HOOKS v. FORMAN, HOLT, ELIADES & RAVIN, LLC Docket No. 12-3639-cv.
717 F.3d 282 (2013)
Karen HOOKS and Geraldine Moore, on behalf of themselves individually and all others similarly situated, Plaintiffs-Appellants, v. FORMAN, HOLT, ELIADES & RAVIN, LLC, Defendant-Appellee.
United States Court of Appeals, Second Circuit.
Decided: May 29, 2013.
Joanne S. Faulkner , New Haven, CT ( Novlette R. Kidd , Fagenson & Puglisi, New York, NY, Richard J. Rubin , Santa Fe, NY, on the brief), for Plaintiffs-Appellants.
David H. Weinstein , Leila E. Ely , Weinstein Kitchenoff & Asher LLC, Philadelphia, PA, for Defendant-Appellee.
Before: HALL, LIVINGSTON, and DRONEY, Circuit Judges.
DRONEY, Circuit Judge:
Karen Hooks and Geraldine Moore ("Plaintiffs"), brought suit against Forman, Holt, Eliades & Ravin, LLC ("Forman Holt"), a debt collector within the meaning of 15 U.S.C. § 1692a(6),
Plaintiffs are New York residents. During a visit to Atlantic City, New Jersey, in December 2009, they attended a presentation on vacation timeshares sponsored by Wyndham Vacation Resorts, Inc. ("Wyndham"). Plaintiffs then signed an agreement with Wyndham to purchase a timeshare. Hooks has stated that the Plaintiffs did not realize that the document they signed was a mortgage, and neither made any subsequent payments.
Wyndham then engaged Forman Holt to begin the timeshare debt collection process. Forman Holt sent a collection notice ("Notice") to Plaintiffs at their New York addresses on April 5, 2011. The Notice read, in relevant part:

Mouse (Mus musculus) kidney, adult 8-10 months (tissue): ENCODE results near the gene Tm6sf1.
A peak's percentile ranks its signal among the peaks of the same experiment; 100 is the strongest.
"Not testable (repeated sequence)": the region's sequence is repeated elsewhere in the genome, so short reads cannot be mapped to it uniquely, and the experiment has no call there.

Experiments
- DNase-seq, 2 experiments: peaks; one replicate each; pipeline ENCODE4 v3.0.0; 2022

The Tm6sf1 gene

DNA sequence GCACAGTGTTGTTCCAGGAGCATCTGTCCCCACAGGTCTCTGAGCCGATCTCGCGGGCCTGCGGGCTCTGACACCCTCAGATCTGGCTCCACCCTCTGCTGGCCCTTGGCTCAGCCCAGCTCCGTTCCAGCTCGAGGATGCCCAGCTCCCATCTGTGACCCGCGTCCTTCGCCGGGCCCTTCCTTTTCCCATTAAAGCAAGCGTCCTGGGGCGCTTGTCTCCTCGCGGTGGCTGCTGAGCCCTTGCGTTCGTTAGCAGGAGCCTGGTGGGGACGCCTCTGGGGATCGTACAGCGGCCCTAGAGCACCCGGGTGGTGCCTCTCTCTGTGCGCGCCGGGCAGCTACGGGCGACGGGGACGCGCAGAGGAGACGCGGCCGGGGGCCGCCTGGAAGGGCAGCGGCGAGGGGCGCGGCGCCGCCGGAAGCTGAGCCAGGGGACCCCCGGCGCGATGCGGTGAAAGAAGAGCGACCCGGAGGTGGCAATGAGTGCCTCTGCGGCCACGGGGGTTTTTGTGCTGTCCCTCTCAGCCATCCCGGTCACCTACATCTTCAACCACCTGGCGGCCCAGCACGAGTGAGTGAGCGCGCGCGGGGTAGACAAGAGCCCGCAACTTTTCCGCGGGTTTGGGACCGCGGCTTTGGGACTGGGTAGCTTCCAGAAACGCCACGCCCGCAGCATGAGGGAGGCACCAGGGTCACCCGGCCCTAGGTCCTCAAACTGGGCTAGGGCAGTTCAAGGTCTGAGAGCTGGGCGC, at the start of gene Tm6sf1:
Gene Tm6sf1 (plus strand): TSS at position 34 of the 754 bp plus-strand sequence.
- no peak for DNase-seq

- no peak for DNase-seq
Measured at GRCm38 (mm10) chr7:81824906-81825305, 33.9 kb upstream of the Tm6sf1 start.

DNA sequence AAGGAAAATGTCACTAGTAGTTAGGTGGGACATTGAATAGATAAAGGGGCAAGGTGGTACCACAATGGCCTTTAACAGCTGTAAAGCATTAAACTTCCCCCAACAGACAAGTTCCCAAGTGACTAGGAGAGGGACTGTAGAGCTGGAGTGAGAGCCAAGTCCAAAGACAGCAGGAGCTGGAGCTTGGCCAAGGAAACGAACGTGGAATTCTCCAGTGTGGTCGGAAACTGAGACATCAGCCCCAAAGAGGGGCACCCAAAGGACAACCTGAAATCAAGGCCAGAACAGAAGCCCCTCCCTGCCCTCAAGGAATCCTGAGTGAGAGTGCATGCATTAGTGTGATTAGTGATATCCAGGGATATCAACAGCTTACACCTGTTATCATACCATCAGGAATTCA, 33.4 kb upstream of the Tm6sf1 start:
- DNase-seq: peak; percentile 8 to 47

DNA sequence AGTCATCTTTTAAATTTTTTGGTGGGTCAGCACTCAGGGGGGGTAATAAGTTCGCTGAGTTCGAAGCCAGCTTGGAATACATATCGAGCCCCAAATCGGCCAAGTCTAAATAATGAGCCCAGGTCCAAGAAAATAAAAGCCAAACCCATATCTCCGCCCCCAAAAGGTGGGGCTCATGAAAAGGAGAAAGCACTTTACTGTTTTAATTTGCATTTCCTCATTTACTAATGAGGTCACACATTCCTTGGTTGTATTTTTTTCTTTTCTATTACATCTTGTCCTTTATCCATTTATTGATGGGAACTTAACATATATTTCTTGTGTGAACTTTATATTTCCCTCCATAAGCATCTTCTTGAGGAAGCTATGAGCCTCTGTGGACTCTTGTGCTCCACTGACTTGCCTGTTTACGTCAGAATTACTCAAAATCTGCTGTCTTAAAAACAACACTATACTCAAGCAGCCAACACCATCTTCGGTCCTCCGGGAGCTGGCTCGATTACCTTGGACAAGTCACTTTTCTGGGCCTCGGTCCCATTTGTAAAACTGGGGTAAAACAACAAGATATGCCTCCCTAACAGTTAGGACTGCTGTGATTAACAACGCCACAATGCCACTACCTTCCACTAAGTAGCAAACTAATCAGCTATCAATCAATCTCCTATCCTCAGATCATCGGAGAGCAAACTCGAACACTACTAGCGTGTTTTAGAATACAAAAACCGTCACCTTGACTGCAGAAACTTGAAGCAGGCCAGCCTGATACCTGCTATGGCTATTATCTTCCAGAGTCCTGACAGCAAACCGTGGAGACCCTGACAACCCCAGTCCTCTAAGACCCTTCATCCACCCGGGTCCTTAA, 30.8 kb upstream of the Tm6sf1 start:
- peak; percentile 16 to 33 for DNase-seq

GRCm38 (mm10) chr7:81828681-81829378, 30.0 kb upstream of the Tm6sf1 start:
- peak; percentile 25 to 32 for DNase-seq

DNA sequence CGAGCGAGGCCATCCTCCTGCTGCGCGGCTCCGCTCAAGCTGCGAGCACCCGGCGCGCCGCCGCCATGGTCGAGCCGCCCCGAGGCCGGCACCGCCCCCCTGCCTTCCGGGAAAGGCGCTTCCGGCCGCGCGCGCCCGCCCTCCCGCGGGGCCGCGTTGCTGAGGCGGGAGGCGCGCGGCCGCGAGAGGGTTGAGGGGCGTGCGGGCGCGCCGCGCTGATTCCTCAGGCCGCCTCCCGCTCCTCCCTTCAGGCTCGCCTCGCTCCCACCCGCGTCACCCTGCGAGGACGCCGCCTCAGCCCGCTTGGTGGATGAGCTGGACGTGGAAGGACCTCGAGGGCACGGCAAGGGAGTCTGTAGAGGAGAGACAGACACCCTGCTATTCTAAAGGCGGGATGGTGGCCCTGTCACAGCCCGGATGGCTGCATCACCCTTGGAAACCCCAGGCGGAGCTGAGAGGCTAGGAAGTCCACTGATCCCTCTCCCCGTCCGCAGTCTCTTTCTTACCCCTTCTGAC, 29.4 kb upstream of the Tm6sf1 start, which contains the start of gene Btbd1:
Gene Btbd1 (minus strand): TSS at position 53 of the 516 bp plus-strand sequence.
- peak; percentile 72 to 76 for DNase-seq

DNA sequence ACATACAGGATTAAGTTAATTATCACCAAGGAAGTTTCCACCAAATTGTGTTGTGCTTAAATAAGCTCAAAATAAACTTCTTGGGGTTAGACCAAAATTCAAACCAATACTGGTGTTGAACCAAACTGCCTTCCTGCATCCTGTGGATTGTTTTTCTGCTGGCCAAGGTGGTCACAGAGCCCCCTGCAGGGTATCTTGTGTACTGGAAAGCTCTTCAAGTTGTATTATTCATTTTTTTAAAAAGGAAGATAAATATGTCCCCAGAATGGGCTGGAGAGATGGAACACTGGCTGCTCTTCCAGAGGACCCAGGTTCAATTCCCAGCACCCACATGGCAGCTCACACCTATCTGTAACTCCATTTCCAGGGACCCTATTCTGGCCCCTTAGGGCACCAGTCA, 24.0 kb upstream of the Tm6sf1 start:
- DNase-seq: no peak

The Plaintiffs brought suit in the United States District Court for the Southern District of New York, alleging that the Notice failed to comply with 15 U.S.C. § 1692g. Section 1692g requires a debt collector to send a written notice to any consumer debtor with whom it communicates in connection with the collection of a debt. Section 1692g(a)(3) further requires that this
Forman Holt moved to dismiss the complaint for failure to state a claim, pursuant to Rule 12(b)(6) of the Federal Rules of Civil Procedure. The district court granted the motion, concluding that a notice requiring that disputes must be presented in writing does not violate 15 U.S.C. § 1692g(a)(3).
I. Standard of Review
We review a district court's decision to grant a motion to dismiss under Rule 12(b)(6) de novo, accepting all properly pled factual allegations in the complaint as true and drawing all reasonable inferences in favor of the plaintiff. Anderson News, L.L.C. v. Am. Media, Inc., 680 F.3d 162, 185 (2d Cir.2012). We also review questions of statutory interpretation de novo. In re Air Cargo Shipping Servs. Antitrust Litig., 697 F.3d 154, 157 (2d Cir.2012).
Section 1692g(a) provides that a debt collector must send consumer debtors a written notice that contains: